Rick's Reviews > The Compleat Moonshadow

The Compleat Moonshadow by J.M. DeMatteis
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's review
Oct 03, 2007

it was amazing
bookshelves: comics

Under the editorship of visionary Archie Goodwin, Marvel's Epic Comics line, with titles such as Dreadstar, Coyote, and Starstruck, showcased some of the best and most innovative comics of the 1980s.

Premiering in 1985, the fully painted twelve-issue fairy tale Moonshadow by writer JM DeMatteis and artist Jon J. Muth continued that bold tradition.

The chronicles of the young, naive Moonshadow's life continued in 1986. Orphaned and raised by strange aliens and befriended by a cantankerous, foul smelling, hairy creature, by story's end Moonshadow uncovered his true nature through his experiences with fantastic literature and surreal worlds.

DeMatteis incorporated elements of his own life along with the works of William Blake and the Romantics. The captions throughout rhapsodize 19th-century writings. Muth's subtle use of color and emphasis on Victorian style art are the perfect complement to the text. Though pretty and passionate, Moonshadow can be at times rambling and dull. DeMatteis manages to rescue the book with well-placed bits of crude and funny humor.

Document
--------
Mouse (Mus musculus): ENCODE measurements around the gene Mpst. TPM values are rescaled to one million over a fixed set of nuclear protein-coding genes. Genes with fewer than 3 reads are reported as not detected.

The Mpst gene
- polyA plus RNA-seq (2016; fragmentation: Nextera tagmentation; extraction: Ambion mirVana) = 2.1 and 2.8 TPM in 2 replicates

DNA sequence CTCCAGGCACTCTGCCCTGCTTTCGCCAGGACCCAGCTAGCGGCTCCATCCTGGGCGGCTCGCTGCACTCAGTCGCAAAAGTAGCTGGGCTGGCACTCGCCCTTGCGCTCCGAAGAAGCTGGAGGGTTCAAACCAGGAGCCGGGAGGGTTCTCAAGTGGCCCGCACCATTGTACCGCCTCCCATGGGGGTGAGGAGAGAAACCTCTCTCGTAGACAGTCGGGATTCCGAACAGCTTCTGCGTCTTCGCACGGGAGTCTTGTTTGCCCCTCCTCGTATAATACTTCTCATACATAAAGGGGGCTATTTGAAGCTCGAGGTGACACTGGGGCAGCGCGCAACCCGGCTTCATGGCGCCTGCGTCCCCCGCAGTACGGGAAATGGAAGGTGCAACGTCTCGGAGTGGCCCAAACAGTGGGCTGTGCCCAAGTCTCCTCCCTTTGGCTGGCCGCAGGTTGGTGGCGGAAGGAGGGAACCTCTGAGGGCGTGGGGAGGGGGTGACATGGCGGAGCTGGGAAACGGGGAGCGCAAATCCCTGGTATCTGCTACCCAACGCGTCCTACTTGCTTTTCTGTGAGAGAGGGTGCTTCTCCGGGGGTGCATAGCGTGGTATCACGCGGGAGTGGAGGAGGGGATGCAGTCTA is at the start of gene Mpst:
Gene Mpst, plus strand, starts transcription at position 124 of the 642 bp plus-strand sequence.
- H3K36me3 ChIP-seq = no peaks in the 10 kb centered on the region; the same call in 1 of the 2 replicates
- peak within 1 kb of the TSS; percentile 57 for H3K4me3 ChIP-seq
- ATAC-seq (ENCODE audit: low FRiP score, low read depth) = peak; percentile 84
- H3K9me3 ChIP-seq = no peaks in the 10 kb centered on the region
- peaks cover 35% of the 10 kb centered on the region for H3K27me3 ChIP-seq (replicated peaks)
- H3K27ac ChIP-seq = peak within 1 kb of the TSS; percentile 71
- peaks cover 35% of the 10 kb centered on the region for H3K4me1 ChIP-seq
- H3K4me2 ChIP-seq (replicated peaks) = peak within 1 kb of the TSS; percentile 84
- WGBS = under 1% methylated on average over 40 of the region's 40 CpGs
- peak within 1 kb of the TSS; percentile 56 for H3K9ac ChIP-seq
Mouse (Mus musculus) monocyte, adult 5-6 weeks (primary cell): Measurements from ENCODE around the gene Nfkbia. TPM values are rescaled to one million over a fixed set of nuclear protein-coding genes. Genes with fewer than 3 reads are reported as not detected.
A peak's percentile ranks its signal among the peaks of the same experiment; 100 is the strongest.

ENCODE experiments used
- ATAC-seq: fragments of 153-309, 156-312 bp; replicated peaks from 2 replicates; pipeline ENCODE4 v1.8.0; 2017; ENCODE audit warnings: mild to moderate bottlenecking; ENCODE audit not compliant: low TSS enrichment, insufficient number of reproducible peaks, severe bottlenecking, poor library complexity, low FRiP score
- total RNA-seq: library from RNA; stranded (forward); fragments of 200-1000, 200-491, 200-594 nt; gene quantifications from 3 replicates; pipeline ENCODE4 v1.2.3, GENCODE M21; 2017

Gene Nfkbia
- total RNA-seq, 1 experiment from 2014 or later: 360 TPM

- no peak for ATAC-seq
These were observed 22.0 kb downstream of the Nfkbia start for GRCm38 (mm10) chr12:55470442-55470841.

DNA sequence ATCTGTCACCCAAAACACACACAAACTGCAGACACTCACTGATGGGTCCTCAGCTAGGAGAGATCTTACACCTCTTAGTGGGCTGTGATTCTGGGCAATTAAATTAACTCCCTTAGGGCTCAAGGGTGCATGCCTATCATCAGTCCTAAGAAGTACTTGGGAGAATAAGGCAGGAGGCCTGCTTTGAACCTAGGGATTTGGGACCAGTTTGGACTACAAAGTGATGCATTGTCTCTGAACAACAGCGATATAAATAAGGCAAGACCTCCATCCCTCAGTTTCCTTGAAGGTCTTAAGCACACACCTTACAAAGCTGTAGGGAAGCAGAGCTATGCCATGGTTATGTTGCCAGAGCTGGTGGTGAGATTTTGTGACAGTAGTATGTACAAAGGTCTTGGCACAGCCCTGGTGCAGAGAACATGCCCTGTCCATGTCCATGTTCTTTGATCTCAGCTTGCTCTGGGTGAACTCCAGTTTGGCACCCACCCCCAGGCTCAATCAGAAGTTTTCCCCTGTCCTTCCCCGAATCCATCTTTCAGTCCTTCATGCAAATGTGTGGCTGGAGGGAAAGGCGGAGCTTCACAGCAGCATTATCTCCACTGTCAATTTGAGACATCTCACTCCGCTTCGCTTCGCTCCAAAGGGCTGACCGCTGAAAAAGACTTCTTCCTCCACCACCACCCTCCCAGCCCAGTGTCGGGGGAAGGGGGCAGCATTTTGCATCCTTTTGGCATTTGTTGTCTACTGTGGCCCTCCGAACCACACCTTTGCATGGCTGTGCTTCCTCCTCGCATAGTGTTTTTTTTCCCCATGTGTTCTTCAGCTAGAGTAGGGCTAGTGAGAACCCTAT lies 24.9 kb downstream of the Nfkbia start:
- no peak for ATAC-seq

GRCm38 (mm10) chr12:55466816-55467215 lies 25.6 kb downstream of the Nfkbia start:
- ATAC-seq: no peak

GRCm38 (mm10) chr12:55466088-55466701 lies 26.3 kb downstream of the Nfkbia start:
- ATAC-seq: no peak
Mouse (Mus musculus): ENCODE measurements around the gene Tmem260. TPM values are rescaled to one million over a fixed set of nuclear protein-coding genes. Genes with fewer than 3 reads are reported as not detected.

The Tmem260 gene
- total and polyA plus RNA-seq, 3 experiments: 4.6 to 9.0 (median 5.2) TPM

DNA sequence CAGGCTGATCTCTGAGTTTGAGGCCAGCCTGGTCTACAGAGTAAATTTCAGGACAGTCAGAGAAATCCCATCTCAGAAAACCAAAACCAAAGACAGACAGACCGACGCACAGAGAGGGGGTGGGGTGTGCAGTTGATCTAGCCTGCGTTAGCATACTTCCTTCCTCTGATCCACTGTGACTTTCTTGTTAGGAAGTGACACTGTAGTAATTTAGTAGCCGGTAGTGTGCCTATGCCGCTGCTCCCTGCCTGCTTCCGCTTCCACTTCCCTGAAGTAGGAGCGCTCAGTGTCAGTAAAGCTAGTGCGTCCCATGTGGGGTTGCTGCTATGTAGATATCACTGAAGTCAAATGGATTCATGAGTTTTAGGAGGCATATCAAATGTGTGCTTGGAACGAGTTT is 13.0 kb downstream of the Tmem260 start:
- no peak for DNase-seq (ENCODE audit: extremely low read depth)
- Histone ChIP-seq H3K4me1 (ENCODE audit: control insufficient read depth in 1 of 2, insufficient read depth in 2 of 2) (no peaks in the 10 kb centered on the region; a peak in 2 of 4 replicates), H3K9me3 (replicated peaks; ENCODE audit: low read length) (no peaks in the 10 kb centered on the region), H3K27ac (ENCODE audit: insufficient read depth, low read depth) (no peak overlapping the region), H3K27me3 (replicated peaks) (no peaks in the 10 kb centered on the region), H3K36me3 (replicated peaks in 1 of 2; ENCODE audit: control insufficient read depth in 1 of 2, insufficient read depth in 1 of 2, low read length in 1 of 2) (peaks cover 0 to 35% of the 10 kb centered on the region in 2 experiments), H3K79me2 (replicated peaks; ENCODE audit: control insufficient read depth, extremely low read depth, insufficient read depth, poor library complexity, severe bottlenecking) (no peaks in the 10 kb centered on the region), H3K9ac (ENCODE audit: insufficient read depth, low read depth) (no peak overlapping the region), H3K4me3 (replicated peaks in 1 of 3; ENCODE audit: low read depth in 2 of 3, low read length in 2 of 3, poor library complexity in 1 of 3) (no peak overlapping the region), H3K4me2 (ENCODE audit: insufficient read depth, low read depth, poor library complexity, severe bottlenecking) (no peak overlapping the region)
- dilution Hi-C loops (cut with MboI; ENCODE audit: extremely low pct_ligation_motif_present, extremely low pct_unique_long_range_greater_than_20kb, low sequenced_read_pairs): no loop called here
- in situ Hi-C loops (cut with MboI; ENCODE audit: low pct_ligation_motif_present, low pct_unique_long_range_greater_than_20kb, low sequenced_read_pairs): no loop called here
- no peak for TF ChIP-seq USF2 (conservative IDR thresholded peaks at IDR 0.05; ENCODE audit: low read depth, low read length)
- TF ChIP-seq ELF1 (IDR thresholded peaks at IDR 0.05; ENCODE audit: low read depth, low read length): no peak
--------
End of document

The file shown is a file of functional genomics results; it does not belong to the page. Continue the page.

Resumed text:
Not only was Moonshadow the first fully painted comic book, it, along with Alan Moore's Swamp Thing, ushered in a new era of horror comics, stories that were not for children and appealed to both longtime comic book fans and newer adult readers.

Before 1986 there were no comics like this. Sadly since then, very few comics have approached this combination of artistic and literary tour-de-force.

(This review originally appeared on RevolutionSF.)
Link: http://www.revolutionsf.com/article.h...
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